The Texas A&M Aggies will face the Florida State Seminoles in an NCAA Tournament Southwest Region first round contest Friday afternoon at the United Center in Chicago. The 24-8 Aggies lost to Lone Star state rivals Texas 70-58 in the semifinals of the Big 12 tournament. The Seminoles, who are 2-3 in their last five games, were dispatched by Virginia Tech in quarterfinals of the Atlantic Coast Conference Tournament.
Texas A&M will be making its fifth consecutive appearance in the tournament, and third straight trip during Coach Mark Turgeon’s tenure. Florida State will be making its third straight appearance in the tournament. There is a difference between the two teams, however. The Seminoles have been one-and-done the last two tournaments while the Aggies haven’t been one-and-done since the 1987 Big Dance. This will be the first time the Aggies have faced a first round opponent from outside the state of Utah since the 2007 tournament when they Pennsylvania.
The Aggies will rely on defense to extend their streak of first round victories. Texas A&M allows only 60.7 points per game, which ranks 20th nationally. The Aggies also hold opponents to 41.2 percent shooting from the field; a feat made all the more impressive by the fact that Texas A&M doesn’t have a single player averaging so much as one blocked shot per game.
If the defense fails, coach Turgeon can count on 6-7 sophomore forward Khris Middleton and senior guard B.J. Holmes for offense. Middleton leads the Aggies with 14.2 points per game on 44.9 percent shooting while Holmes is the team’s best three-point shooter, making 49-of-116 shots from long distance on the season. The Aggies really aren’t a high-scoring team, averaging 68.9 points per game, which dropped to 64.8 points per game in the crucible that is Big 12 play.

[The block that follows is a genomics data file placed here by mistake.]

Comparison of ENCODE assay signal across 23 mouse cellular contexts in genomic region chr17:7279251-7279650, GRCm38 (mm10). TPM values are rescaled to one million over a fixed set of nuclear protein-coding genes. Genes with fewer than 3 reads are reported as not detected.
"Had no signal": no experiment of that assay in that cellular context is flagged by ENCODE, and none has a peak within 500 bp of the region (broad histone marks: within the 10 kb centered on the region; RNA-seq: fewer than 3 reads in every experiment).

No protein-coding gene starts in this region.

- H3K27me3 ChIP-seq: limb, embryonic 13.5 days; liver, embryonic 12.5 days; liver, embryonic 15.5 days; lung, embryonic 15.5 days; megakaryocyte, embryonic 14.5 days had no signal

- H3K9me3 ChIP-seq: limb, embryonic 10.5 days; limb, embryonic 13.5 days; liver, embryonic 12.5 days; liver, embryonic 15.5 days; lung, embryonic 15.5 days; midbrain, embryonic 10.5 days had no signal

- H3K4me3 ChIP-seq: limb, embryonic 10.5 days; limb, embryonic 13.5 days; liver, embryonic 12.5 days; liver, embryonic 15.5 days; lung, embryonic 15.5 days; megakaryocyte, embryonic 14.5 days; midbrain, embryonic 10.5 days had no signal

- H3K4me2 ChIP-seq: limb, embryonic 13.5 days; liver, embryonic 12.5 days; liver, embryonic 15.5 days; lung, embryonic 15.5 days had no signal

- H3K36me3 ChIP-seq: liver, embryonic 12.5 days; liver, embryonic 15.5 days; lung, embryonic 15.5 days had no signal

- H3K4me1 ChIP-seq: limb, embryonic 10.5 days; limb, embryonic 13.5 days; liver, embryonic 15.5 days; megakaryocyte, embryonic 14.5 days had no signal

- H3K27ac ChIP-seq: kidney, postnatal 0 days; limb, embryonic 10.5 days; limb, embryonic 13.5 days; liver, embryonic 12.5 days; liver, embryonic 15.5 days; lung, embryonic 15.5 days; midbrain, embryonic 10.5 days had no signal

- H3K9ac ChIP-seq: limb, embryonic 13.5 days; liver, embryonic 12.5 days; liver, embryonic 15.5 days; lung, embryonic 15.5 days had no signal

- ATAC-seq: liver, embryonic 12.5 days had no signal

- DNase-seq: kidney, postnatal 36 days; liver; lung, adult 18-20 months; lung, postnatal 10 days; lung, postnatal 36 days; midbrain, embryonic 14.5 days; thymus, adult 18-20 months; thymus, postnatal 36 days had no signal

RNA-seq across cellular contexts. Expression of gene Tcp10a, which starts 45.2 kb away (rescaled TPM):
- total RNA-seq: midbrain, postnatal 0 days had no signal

Florida State also hangs its collective hat on the defensive end of the court. Junior forward Bernard James blocked 2.3 shots per game to anchor a Seminoles defense that led the ACC and ranked eighth nationally with 5.7 blocked blocked shots per game. Guards Derwin Kitchen, Deividas Dulkys, and forward Chris Singleton each average more than one steal per game, sparking a disruptive defense that averages 8.8 steals per game; a full two steals greater than the national average of 6.5.
Coach Leonard Hamilton’s team tends not to evoke memories of Loyola Marymount or US International University when on offense, but Singleton is an effective scorer, averaging a team-high 13.8 points per game. However only two Florida State players, James and Kerwin, shoot better than 50% from the field. The Seminoles score 69.3 points per game on effort and determination rather pure shooting or scoring.
This is a clash between teams with similar styles. It would be somewhat surprising to see the Aggies streak of reaching the second end in a game like this. However, that’s why it’s called March Madness.